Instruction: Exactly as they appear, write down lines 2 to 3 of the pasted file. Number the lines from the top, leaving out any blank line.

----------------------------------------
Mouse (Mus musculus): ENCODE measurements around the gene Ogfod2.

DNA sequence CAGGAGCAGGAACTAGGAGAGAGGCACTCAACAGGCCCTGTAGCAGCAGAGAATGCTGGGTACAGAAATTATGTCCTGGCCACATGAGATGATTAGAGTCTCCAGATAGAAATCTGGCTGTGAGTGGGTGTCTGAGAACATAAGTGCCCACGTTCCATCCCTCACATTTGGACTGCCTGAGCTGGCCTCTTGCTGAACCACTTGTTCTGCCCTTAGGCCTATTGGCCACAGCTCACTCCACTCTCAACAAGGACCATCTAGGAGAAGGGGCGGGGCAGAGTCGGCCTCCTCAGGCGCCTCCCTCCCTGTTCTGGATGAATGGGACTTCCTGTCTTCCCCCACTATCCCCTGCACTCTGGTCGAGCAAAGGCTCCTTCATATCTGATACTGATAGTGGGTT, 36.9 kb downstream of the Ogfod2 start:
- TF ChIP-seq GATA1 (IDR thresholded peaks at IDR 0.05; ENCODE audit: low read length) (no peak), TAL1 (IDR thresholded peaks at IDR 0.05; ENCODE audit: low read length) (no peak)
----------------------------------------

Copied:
DNA sequence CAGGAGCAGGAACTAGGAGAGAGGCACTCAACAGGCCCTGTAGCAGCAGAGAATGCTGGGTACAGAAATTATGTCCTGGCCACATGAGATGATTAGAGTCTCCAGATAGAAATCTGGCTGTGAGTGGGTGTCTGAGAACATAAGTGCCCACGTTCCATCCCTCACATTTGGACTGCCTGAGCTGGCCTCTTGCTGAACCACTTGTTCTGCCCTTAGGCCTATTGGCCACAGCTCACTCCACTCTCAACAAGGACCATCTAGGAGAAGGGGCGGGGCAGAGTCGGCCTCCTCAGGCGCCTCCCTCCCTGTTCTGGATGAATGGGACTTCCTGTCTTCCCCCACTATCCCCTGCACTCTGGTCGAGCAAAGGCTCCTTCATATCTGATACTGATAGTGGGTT, 36.9 kb downstream of the Ogfod2 start:
- TF ChIP-seq GATA1 (IDR thresholded peaks at IDR 0.05; ENCODE audit: low read length) (no peak), TAL1 (IDR thresholded peaks at IDR 0.05; ENCODE audit: low read length) (no peak)